Focus Group Data Preparation

This guide will walk through data preparation tips for focus group data. For tips on transcription or formatting, please reference the beginning of our Interview Data Preparation Guide.


Typically, there are two options for formatting your focus group data depending on: 

1. Needing to explore and compare differences between individuals in their focus group

2. You do not need to explore differences between participants in their focus group, but you want to be able to compare and explore differences between various focus groups as a whole


Need to Compare Differences Between Participants in a Focus Group Transcript

If you are interested in exploring or comparing individual-level differences between participants within a focus group transcript (through the use of “Descriptors”), you have a couple options to choose from. For example, if you had only one focus group with a mixture of men and women who drink coffee and you wanted to compare differences between men and women.

Note: These steps are necessary because descriptors attach to an individual document/media, rather than an excerpt. For more information on descriptors, see our Descriptor Guide.

Option 1: Make copies of the transcript to represent each person in the focus group. For example, if 4 people were in the focus group you would have a copy of the transcript for each of them and perhaps label them: FocusGroup A_Participant 1; FocusGroup A_Participant 2; FocusGroup A_Participant 3; FocusGroup_Participant 4.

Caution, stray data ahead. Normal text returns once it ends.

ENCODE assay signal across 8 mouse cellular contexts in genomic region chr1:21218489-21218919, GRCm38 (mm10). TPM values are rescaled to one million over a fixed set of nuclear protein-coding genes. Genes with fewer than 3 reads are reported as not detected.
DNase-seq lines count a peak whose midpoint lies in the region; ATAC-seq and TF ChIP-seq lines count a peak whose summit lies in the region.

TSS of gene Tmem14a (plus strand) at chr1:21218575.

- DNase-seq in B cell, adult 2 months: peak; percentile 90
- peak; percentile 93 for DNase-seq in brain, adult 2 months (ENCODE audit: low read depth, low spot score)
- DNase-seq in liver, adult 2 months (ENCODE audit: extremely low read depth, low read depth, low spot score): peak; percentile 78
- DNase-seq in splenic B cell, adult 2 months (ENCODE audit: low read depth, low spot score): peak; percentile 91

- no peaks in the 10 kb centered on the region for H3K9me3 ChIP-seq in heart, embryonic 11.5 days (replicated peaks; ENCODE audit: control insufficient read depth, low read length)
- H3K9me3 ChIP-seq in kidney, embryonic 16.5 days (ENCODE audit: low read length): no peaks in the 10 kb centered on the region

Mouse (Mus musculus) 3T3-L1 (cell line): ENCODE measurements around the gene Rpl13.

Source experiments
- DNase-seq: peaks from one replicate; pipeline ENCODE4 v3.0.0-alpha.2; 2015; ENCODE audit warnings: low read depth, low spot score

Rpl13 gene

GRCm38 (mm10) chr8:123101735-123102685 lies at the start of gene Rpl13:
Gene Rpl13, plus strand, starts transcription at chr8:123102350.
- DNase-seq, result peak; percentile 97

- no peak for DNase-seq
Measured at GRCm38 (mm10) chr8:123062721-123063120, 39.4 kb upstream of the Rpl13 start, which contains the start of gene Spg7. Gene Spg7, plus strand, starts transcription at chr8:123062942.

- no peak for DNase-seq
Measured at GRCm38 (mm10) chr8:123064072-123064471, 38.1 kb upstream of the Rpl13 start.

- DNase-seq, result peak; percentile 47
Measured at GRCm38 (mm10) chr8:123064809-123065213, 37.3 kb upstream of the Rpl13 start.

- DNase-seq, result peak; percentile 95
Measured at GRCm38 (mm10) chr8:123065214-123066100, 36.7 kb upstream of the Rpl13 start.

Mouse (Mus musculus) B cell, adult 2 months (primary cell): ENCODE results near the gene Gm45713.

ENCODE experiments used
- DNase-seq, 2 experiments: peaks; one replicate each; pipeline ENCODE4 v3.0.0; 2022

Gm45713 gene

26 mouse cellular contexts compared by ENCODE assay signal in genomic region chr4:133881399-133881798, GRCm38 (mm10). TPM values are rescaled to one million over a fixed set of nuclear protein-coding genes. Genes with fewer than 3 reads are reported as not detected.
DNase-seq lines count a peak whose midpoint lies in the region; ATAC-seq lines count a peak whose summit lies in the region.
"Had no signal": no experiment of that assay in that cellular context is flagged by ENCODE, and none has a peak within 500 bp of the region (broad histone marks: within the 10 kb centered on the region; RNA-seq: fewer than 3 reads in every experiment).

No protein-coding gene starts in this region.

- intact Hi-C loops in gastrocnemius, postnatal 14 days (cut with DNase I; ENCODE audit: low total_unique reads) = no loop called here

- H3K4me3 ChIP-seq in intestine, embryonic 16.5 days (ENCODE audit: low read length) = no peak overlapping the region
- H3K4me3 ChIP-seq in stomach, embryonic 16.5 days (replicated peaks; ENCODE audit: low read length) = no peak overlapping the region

You would then code only Participant A’s responses within Participant A’s copy of the transcript, and so on.


Option 2: You can create codes to represent categories that would typically be descriptors and assign them to the individual excerpts throughout the focus group. For example, I would create a code for “women” and a code for “men” and assign that code on each excerpt that I coded.

Note: This method is also helpful if you have video data (or other data) where it is harder or not feasible to make multiple copies.

With this method, you can still compare differences between participants using the Code Co-Occurrence Chart and by filtering in the Excerpts Workspace. 


Need to Compare Differences Between Various Focus Groups as a Whole 

If you are interested in analyzing your focus group as a homogenous group—meaning you are not interested in analyzing differences between individuals within each focus group—you can prepare your document as you would an individual interview and assign a descriptor profile to each document (if desired).

This is ideal when your focus groups were primarily designed to generate discussion and ideas about an issue, and when individual differences between focus group members are less significant to your study. It is also useful when you want to relate or compare various focus groups as a whole.